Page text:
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The use of imagination or original ideas to create something
Inventiveness.
HOW TO FOSTER ……CREATIVITY ?
Associating: drawing connections between questions, problems, or ideas from unrelated
fields
Questioning: posing queries that challenge common wisdom
Observing: scrutinizing the behaviour of customers, suppliers, and competitors to
identify new ways of doing things
Networking: meeting people with different ideas and perspectives
Experimenting: constructing interactive experiences and provoking unorthodox
responses to see what insights emerge
Can Creativity be Taught?
Yes, creativity skills can be learned. Not from sitting in a lecture, but by learning and applying a
thinking processes. Here is an abstract from a study on The Effectiveness of Creativity Training
• Creativity is a skill that can be developed and a process that can be managed.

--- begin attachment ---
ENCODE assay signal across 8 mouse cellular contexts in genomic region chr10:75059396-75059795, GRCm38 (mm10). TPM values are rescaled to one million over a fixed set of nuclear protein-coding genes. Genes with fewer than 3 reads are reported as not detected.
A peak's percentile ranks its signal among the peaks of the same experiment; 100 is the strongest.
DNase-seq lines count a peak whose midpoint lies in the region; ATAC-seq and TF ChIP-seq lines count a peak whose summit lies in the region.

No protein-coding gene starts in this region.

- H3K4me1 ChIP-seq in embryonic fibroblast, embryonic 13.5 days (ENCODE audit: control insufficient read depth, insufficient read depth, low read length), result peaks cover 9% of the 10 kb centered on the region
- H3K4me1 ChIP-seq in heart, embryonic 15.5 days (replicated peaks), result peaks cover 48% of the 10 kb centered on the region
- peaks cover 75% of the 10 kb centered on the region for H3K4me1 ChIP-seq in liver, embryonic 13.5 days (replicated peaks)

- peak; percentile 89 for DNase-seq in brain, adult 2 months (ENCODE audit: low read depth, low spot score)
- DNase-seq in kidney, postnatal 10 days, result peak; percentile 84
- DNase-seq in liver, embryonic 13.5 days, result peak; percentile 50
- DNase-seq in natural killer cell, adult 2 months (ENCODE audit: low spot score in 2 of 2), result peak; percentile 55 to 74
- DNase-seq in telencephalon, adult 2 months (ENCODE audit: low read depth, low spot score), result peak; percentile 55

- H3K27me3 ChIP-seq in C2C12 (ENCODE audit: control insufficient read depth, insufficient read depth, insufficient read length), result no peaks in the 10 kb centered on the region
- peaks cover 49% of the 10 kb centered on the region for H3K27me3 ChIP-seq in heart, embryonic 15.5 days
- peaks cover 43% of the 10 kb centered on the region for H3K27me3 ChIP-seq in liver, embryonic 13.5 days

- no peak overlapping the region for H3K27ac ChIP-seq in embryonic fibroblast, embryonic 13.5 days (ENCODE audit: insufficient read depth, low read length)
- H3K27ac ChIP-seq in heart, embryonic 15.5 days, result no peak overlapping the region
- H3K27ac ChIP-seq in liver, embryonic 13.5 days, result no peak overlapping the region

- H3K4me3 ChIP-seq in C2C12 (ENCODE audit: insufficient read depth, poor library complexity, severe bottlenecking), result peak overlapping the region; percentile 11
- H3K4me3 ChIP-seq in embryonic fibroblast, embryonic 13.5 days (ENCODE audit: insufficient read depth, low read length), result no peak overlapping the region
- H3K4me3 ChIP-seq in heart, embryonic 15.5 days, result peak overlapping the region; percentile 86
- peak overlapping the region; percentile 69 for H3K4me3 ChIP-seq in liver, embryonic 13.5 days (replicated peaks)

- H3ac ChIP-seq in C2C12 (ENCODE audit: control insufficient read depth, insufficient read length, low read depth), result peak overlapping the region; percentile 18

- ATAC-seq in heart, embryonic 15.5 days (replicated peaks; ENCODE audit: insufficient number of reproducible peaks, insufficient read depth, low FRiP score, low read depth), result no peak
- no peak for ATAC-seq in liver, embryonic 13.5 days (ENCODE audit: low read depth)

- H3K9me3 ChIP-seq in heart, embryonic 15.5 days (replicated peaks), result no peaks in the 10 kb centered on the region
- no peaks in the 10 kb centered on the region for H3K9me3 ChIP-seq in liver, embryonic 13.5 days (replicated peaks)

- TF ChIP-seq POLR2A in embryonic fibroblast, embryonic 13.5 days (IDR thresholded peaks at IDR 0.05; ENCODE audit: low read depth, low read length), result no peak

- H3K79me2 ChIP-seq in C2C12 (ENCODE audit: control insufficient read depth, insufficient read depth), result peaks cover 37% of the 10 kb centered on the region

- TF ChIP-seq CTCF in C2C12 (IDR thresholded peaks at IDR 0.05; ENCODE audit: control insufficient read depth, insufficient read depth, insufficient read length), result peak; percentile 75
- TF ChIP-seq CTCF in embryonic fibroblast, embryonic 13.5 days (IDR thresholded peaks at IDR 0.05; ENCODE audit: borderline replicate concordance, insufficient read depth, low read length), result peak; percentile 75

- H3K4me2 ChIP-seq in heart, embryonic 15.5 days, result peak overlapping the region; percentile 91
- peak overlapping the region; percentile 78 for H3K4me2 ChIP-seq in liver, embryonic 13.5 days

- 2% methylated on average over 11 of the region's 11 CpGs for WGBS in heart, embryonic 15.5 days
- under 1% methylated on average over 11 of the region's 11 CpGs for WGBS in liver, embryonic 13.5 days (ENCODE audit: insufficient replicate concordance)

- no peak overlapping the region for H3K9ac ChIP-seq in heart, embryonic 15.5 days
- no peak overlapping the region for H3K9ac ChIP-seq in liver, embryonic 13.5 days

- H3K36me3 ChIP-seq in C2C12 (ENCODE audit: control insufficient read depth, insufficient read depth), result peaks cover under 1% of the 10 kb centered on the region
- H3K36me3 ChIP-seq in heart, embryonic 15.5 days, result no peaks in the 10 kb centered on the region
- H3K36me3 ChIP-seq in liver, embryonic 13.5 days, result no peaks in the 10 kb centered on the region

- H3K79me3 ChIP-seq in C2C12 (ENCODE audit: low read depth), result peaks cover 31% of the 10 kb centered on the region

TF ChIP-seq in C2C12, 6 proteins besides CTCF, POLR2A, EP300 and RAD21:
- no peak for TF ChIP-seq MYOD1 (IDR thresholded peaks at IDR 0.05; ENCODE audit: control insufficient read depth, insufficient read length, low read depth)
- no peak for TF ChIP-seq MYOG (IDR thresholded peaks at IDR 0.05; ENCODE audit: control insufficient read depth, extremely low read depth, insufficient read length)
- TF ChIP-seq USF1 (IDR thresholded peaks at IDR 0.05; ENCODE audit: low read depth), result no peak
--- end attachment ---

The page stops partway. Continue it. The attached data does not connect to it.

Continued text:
• Creativity begins with a foundation of knowledge, learning a discipline, and mastering a way of
thinking.
• We learn to be creative by experimenting, exploring, questioning assumptions, using
imagination and synthesing information
• First traditional teaching methodologies like reading, lecturing, testing, and memorization are
worse than useless. They are actually the counter-productive. Most education focuses on
providing answers in linear, step by step way. its realized that asking radically different
questions in a non-linear way is the key to creativity.
• Second discovery is that becoming creative is an unlearning rather than a learning process.
`The goal of the IBM Executive School was not to add more assumptions but to upend existing